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Is n < 0 ?

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Is n < 0 ?  [#permalink]

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New post Updated on: 06 May 2014, 01:12
3
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A
B
C
D
E

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  35% (medium)

Question Stats:

65% (00:56) correct 35% (00:49) wrong based on 204 sessions

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Is n < 0 ?

(1) m < n
(2) -n < m

My answer says, it would be C, although some expert says it will be E.

Could anyone please advice !

Thanks in advance. :)

Originally posted by nayasnayas on 05 May 2014, 20:29.
Last edited by Bunuel on 06 May 2014, 01:12, edited 1 time in total.
Renamed the topic and edited the question.
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Re: Is n < 0 ?  [#permalink]

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New post 06 May 2014, 01:20
nayasnayas wrote:
Is n < 0 ?

(1) m < n
(2) -n < m

My answer says, it would be C, although some expert says it will be E.

Could anyone please advice !

Thanks in advance. :)


Is n < 0 ?

(1) m < n. n is greater than some number m. This is clearly insufficient to say whether n is negative. Not sufficient.

(2) -n < m --> 0 < m + n. The sum of n and some number m is positive. This is also insufficient to say whether n is negative. Not sufficient.

(1)+(2) We can sum the inequalities with the signs in the same direction: m + (-n) < n + m --> 2n > 0 --> n > 0. Sufficient.

Answer: C.

Adding/subtracting/multiplying/dividing inequalities: help-with-add-subtract-mult-divid-multiple-inequalities-155290.html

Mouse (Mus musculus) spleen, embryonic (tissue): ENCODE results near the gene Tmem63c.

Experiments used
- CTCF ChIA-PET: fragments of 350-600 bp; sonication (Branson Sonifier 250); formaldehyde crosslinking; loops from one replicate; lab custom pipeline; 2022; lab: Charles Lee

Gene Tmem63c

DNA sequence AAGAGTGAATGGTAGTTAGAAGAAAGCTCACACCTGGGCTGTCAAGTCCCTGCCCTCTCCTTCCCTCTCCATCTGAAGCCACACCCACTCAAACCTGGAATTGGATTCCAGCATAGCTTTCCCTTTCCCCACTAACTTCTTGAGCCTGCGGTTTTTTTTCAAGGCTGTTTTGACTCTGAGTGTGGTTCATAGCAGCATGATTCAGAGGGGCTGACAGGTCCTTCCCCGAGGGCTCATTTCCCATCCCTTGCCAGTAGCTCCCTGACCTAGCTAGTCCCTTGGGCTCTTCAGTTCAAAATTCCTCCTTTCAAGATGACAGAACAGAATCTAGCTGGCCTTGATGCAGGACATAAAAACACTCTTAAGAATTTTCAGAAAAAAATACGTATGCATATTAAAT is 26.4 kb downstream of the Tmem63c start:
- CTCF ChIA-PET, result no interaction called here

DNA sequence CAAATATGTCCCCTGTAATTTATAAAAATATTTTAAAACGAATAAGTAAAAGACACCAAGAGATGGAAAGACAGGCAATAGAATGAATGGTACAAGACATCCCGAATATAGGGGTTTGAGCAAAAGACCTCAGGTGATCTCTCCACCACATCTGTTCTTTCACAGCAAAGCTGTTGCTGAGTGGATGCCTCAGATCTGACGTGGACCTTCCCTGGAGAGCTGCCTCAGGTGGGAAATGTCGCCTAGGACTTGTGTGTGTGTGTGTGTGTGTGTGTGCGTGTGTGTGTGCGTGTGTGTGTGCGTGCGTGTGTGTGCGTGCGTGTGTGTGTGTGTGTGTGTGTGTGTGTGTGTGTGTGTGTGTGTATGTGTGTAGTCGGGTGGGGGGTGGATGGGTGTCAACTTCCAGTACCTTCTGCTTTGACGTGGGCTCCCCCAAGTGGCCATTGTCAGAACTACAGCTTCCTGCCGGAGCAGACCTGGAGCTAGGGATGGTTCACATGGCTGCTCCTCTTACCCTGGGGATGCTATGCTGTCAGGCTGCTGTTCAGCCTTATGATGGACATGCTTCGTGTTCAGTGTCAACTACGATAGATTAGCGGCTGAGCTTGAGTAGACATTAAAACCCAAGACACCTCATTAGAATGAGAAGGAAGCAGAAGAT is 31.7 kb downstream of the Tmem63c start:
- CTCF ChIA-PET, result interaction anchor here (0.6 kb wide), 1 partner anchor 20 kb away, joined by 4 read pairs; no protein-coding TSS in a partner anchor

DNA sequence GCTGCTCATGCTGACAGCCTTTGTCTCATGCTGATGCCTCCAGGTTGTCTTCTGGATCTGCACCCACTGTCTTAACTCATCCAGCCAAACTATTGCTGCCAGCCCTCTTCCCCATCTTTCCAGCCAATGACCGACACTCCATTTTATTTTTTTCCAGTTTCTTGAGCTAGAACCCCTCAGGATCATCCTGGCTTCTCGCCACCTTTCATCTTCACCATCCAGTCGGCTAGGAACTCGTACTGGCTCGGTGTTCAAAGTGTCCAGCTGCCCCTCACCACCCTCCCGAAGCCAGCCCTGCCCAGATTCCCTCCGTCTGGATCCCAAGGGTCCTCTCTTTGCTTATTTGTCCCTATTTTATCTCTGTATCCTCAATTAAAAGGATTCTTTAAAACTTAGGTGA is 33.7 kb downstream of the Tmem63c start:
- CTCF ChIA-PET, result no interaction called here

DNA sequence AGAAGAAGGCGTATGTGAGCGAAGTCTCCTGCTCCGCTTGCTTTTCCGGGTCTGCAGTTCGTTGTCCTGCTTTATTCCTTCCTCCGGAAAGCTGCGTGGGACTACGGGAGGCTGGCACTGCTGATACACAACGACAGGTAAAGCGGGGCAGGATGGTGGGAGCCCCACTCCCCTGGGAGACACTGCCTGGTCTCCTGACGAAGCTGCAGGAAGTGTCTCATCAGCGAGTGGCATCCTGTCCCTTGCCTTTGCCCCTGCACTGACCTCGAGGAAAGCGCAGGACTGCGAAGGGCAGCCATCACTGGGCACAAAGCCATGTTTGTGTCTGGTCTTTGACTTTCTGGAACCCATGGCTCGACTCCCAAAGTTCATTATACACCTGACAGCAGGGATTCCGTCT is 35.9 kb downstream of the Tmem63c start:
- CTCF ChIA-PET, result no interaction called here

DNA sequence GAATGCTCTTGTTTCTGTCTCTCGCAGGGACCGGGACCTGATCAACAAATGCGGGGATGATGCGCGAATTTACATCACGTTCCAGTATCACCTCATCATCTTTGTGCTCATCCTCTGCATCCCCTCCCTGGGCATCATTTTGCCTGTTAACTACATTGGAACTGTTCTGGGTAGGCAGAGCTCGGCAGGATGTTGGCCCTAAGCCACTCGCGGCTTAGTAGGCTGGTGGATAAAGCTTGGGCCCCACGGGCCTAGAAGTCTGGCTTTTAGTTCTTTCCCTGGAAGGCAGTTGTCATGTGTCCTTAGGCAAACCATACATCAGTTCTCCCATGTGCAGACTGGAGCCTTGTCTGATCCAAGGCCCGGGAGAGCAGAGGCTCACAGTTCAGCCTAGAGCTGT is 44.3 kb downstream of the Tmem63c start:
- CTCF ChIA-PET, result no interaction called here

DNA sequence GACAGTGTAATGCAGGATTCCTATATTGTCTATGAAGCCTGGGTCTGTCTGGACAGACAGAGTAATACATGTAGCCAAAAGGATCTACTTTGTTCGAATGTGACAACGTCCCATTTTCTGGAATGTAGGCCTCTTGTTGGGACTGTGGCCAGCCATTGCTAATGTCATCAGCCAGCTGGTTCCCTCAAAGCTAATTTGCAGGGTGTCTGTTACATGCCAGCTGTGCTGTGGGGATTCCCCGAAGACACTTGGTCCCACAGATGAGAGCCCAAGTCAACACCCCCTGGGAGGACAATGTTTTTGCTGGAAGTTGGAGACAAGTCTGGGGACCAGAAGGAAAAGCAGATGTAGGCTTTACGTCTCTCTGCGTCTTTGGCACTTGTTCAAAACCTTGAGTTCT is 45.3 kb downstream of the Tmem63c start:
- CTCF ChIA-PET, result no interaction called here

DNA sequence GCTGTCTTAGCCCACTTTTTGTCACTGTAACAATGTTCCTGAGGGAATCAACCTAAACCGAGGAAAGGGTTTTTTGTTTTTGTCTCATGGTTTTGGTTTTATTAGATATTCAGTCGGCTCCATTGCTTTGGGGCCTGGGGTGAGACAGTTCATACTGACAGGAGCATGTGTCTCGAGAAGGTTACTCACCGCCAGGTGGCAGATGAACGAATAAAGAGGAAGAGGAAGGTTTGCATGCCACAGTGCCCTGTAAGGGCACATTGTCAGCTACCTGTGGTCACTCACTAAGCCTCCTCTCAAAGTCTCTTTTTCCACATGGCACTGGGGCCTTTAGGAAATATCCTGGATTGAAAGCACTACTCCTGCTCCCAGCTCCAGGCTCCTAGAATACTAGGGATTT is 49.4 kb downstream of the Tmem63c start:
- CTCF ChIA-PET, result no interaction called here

Hope it helps.

P.S. Please read carefully and follow: rules-for-posting-please-read-this-before-posting-133935.html Pay attention to rule 3. Thank you.
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Re: a small doubt  [#permalink]

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New post 06 May 2014, 03:48
Even i feel answer should be C , as from a) n> m and from b) n>-m, if we combine both the statements n can never be negative. We can pick some values and check .
1. n and m are positive numbers :- n= 2 , m=1 here 2>1 and 2>-1 -> n is positive
2. n and m are negative numbers :- n = -1 , m = -2 here -1 > -2 and -1 > 2 (not possible ) -> n cannot be negative
3. n is positive or 0 and m is 0 or negative number :- n =1 , m = -1 here 1> -1 and 1 > 1 (not possible ) ; n=1 , m = 0 here 1>0 and 1>0 -> n is positive ; n=0 , m = -1 here 0 > -1 and 0 > 1(not possible )
4. n is negative and m is positive -> Not possible
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Re: Is n < 0 ?  [#permalink]

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New post 17 Nov 2015, 05:01
Bunuel wrote: